• Their stationary orbit makes them more susceptible to debris collisions than their low-Earth and polar-orbiting counterparts. This is because there is a greater concentration of debris in the geostationary orbit.
  • They have a limited field of view. This is due to the fact that they are fixed in orbit and cannot move to track objects on the Earth’s surface. As a result, they can only image a small region of the Earth’s surface at any given time.
  • Because GEO satellites orbit at such a high altitude, there is a significant delay in the data they collect and that data being received by ground stations. The delay between sending and receiving a signal takes around 50 milliseconds for LEOS compared to around 560 ms for GEOS.   
  • Geostationary satellites have a relatively low spatial resolution.
  • They are more expensive to build and launch than their low-Earth and polar-orbiting counterparts. This is due to the fact that they require more precise orbits and larger antennas to maintain their stationary positions.
  • Vulnerable to sun outages.

Configuration of the Global Environmental Satellite System

Global Earth Observation Satellite System Global Earth Observation Satellite System – Image by BMO
The National Oceanic and Atmospheric Administration (NOAA) currently operates five satellites in geostationary orbit  (GOES-14, -15, -16, -17 and -18). GOES-16 or GOES-East and GOES-17 or GOES-West are operating at any time: GOES-East at 75°W and GOES-West at 135°W. They also operate five polar-orbiting satellites, including the Joint Polar Satellite System (JPSS)-2 and the Suomi National Polar-orbiting Partnership (Suomi NPP) (NOAA-15, -18, -19 and -20).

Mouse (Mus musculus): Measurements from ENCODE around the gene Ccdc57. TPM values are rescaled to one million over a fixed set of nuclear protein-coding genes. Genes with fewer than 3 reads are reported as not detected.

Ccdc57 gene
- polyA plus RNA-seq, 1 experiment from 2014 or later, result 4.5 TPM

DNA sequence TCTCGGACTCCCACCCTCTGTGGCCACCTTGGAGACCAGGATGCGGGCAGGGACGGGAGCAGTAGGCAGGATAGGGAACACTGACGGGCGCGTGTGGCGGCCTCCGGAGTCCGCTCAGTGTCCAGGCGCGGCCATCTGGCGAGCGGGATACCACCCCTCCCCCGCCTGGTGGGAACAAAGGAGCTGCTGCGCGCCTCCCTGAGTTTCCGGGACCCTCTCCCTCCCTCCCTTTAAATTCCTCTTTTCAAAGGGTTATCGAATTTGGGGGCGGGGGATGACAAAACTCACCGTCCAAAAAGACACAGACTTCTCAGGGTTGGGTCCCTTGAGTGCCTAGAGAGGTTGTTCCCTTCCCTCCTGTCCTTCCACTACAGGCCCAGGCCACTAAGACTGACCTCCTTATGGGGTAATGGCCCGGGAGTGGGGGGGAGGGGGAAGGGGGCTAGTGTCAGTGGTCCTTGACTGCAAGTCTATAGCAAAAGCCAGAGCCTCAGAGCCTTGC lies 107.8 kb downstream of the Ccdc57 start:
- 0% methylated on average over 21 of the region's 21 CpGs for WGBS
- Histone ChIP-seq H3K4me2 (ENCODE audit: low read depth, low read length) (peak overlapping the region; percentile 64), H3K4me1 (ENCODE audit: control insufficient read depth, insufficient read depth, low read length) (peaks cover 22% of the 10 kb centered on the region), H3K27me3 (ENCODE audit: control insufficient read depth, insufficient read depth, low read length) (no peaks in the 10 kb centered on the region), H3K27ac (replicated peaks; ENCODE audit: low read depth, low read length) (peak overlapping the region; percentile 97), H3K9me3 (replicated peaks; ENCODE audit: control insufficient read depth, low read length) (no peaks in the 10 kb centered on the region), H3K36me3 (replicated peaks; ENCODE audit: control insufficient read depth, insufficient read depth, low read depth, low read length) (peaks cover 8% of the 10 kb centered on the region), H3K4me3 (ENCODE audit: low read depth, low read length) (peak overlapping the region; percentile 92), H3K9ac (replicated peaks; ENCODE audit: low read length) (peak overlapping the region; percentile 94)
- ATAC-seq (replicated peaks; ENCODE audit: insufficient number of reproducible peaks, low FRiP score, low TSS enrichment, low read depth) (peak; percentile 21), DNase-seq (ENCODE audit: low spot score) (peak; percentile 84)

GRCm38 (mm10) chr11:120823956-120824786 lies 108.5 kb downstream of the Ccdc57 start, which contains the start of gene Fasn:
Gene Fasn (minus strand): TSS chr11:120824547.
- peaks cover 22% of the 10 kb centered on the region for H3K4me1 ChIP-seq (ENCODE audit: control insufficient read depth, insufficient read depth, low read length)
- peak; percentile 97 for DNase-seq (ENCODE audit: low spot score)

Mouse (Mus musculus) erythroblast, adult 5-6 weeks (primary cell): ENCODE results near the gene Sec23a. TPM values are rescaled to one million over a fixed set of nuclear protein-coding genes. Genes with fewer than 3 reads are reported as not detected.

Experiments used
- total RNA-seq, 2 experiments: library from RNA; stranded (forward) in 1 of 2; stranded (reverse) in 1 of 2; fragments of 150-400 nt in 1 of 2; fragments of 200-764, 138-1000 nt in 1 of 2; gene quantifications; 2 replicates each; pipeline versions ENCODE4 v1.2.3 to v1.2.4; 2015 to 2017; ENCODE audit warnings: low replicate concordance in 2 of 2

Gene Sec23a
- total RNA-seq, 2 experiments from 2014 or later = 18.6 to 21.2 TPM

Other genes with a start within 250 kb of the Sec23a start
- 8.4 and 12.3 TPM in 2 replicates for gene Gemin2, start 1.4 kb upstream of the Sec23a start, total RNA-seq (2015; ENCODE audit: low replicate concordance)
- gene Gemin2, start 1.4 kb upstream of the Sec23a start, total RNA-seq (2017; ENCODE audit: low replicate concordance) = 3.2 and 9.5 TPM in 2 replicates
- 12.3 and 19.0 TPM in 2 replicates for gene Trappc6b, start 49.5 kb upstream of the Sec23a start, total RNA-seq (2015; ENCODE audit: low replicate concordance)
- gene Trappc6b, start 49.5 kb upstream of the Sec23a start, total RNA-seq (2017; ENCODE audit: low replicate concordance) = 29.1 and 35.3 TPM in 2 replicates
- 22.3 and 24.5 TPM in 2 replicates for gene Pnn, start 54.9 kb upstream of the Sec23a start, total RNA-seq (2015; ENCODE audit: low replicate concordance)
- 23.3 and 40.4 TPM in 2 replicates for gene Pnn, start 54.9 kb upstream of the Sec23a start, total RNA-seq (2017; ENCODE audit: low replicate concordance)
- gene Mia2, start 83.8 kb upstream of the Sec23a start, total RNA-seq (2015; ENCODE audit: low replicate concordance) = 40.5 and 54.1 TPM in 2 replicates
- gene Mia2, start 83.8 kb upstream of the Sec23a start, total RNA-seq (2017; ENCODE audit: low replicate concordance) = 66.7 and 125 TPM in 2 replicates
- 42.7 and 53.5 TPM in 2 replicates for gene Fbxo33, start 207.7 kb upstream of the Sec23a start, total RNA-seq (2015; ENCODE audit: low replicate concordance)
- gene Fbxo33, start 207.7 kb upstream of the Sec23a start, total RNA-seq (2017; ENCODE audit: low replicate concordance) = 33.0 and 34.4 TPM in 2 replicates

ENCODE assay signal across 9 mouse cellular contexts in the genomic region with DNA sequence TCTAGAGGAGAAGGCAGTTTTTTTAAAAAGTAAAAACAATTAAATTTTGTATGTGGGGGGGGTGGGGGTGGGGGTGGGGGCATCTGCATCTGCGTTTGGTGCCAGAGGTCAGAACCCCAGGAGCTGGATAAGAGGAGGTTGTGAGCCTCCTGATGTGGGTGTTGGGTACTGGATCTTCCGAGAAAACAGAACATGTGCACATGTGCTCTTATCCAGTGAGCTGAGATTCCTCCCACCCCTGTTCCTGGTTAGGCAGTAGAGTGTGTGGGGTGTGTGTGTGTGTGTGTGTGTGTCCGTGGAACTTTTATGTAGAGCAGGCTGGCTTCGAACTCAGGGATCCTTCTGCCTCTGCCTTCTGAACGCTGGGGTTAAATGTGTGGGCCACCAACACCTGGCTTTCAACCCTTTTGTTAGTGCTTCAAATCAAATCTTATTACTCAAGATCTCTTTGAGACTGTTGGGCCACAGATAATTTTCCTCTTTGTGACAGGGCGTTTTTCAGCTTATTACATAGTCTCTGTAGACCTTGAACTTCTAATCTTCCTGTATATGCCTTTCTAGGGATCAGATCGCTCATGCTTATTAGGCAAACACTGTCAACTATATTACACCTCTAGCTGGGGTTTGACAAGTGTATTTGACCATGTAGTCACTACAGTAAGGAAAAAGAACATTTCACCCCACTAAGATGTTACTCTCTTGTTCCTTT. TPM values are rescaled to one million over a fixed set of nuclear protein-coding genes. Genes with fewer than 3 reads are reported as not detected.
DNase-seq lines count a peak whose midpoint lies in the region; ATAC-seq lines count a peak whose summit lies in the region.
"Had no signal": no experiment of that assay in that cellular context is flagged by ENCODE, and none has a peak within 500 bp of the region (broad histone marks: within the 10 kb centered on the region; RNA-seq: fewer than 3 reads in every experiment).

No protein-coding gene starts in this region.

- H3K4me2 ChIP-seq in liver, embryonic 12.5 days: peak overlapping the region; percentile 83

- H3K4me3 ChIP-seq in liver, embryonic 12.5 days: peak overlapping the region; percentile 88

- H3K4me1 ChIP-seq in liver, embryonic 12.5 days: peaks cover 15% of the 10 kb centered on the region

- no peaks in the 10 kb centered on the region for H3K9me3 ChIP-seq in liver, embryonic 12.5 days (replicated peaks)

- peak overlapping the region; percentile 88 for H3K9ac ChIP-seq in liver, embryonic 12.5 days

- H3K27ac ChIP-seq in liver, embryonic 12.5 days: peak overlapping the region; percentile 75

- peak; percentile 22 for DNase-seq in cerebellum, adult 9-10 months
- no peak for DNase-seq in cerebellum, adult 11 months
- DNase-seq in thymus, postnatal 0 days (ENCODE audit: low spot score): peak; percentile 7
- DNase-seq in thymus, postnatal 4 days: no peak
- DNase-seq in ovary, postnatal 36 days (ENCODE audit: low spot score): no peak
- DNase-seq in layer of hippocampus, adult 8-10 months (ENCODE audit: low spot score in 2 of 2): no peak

The Geostationary Operational Environmental Satellites (GOES), operated by the National Oceanic and Atmospheric Administration (NOAA) of the United States, support weather forecasting, severe storm tracking, and meteorological research. The Polar Orbiting Environmental Satellites (POES), operated by both NOAA and the National Aeronautics and Space Administration (NASA) of the United States, provide global Earth Observation data for weather forecasting, climate research, and other applications. 

The GOES and POES satellites carry a suite of advanced instruments that allow them to observe the Earth’s atmosphere, land, and ocean surfaces. These instruments include visible and infrared imagers, ultraviolet spectrometers, and microwave radiometers. 

Instruments on Board of Polar-Orbiting Satellites
  • POES satellites are equipped with the Moderate Resolution Imaging Spectroradiometer (MODIS) and the Visible Infrared Imaging Radiometer Suite (VIIRS). In addition to visible and near-infrared bands used for conventional RGB images, MODIS also has 36 other spectral bands spanning from the ultraviolet to the thermal infrared. The resulting wealth of data from these bands are used to characterise and monitor a large number of Earth processes, including vegetation index, aerosol-cloud cover, land surface temperature, etc. The data collected by VIIRS is used to expand upon the MODIS applications to fire and air quality monitoring, agriculture monitoring and production modelling, carbon modelling, and flood and sea ice mapping.
  • The Cross-track Infrared Sounder (CrIS) and the Advanced Technology Microwave Sounder (ATMS) work together, providing global high-resolution temperature and moisture profiles. The Cross-track Infrared Sounder (CrIS) is a sounder that will provide vertical profiles of temperature and moisture in Earth’s atmosphere with unprecedented accuracy and resolution. The CrIS instrument has three spectral bands in the thermal infrared portion of the electromagnetic spectrum. The Advanced Technology Microwave Sounder (ATMS) is a 22-channel microwave sounder that will provide atmospheric temperature and moisture profiles and can be used to produce images inside storms, including hurricanes. The Ozone Mapping and Profiler Suite (OMPS) is a suite of three instruments that measure ozone concentrations in Earth’s atmosphere from the stratosphere to the troposphere. The Clouds and Earth’s Radiant Energy System (CERES) is a broadband radiometer that measures the energy emitted by Earth’s atmosphere and surface and produces a long-term record of global climate data, helping to understand of how Earth’s radiation budget varies in time.